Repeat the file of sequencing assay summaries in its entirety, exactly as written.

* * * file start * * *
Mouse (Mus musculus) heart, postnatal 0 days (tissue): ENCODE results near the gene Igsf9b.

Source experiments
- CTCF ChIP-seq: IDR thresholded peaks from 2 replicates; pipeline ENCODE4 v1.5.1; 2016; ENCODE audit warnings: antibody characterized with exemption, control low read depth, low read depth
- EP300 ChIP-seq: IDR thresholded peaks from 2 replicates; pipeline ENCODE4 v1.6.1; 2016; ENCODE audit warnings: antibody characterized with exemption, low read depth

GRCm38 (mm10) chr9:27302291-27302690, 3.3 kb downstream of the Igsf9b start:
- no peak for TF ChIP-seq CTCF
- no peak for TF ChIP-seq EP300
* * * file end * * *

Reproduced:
Mouse (Mus musculus) heart, postnatal 0 days (tissue): ENCODE results near the gene Igsf9b.

Source experiments
- CTCF ChIP-seq: IDR thresholded peaks from 2 replicates; pipeline ENCODE4 v1.5.1; 2016; ENCODE audit warnings: antibody characterized with exemption, control low read depth, low read depth
- EP300 ChIP-seq: IDR thresholded peaks from 2 replicates; pipeline ENCODE4 v1.6.1; 2016; ENCODE audit warnings: antibody characterized with exemption, low read depth

GRCm38 (mm10) chr9:27302291-27302690, 3.3 kb downstream of the Igsf9b start:
- no peak for TF ChIP-seq CTCF
- no peak for TF ChIP-seq EP300